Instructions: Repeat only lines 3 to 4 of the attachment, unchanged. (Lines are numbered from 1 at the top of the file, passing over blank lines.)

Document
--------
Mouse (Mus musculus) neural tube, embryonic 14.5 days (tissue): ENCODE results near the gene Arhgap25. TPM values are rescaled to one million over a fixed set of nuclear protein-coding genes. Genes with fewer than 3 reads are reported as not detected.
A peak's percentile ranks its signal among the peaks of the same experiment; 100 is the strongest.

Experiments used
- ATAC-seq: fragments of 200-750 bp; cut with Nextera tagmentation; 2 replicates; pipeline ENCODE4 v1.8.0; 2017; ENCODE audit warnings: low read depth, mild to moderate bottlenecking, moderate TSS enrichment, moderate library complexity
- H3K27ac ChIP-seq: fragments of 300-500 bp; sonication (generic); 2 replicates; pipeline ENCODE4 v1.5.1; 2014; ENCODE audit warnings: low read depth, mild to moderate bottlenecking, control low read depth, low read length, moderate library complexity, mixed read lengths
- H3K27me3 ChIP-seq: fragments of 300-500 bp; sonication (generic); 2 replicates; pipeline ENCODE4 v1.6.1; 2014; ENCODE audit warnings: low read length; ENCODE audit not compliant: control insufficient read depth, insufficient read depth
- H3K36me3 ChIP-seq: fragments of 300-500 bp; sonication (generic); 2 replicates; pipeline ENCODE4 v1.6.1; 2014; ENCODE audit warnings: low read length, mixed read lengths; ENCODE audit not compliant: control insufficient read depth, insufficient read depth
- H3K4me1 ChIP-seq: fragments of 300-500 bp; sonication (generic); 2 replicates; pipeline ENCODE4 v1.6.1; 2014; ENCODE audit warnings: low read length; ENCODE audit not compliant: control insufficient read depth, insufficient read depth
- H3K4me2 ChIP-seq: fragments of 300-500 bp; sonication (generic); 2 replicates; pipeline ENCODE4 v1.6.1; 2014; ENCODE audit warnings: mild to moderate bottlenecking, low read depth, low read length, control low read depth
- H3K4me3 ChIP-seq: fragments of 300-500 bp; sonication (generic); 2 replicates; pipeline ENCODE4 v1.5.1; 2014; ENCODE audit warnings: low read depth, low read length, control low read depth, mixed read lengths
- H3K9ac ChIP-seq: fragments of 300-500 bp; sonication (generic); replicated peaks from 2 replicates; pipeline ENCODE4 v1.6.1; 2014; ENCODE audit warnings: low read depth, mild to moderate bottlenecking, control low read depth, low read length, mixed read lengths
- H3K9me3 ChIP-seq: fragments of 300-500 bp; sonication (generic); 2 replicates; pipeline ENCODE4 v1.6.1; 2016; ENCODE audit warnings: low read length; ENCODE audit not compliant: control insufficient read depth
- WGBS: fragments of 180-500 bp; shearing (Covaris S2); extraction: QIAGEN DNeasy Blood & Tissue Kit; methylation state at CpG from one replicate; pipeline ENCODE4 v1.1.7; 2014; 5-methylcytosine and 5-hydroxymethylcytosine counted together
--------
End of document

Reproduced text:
Experiments used
- ATAC-seq: fragments of 200-750 bp; cut with Nextera tagmentation; 2 replicates; pipeline ENCODE4 v1.8.0; 2017; ENCODE audit warnings: low read depth, mild to moderate bottlenecking, moderate TSS enrichment, moderate library complexity